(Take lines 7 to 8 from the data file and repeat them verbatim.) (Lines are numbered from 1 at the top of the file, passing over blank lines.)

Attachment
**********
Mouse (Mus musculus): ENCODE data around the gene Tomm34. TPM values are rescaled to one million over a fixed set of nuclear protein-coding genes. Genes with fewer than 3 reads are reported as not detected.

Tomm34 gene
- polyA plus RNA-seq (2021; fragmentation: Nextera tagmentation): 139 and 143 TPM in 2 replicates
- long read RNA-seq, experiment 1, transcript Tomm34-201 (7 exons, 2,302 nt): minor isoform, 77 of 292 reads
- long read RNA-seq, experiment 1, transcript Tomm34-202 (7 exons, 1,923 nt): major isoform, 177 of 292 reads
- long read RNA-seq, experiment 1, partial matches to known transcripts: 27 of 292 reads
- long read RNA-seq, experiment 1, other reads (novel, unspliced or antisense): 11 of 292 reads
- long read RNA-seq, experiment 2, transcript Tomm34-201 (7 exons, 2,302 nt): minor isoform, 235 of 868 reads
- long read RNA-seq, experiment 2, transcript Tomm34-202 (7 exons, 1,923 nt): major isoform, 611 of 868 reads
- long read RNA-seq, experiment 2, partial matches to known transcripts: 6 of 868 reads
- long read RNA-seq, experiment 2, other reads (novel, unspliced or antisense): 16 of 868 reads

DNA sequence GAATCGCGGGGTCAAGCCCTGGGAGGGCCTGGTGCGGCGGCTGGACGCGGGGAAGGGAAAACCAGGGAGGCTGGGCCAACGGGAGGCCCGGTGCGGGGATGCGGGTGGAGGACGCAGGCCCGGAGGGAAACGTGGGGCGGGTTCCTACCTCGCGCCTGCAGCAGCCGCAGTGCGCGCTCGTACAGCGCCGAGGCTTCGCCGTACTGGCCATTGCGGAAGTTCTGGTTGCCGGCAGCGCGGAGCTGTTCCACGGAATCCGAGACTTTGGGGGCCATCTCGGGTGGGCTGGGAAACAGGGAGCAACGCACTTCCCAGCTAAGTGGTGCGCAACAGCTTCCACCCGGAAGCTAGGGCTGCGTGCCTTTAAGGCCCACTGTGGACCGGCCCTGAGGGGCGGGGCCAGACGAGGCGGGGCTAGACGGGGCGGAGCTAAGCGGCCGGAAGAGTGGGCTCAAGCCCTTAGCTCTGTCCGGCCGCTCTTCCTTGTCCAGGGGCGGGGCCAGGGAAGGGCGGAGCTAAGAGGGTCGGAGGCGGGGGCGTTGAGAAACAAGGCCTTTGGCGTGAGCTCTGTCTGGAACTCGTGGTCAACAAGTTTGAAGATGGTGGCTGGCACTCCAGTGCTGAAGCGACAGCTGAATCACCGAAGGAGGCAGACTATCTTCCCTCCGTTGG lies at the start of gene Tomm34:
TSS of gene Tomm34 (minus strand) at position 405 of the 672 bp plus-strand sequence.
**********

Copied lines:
- long read RNA-seq, experiment 1, other reads (novel, unspliced or antisense): 11 of 292 reads
- long read RNA-seq, experiment 2, transcript Tomm34-201 (7 exons, 2,302 nt): minor isoform, 235 of 868 reads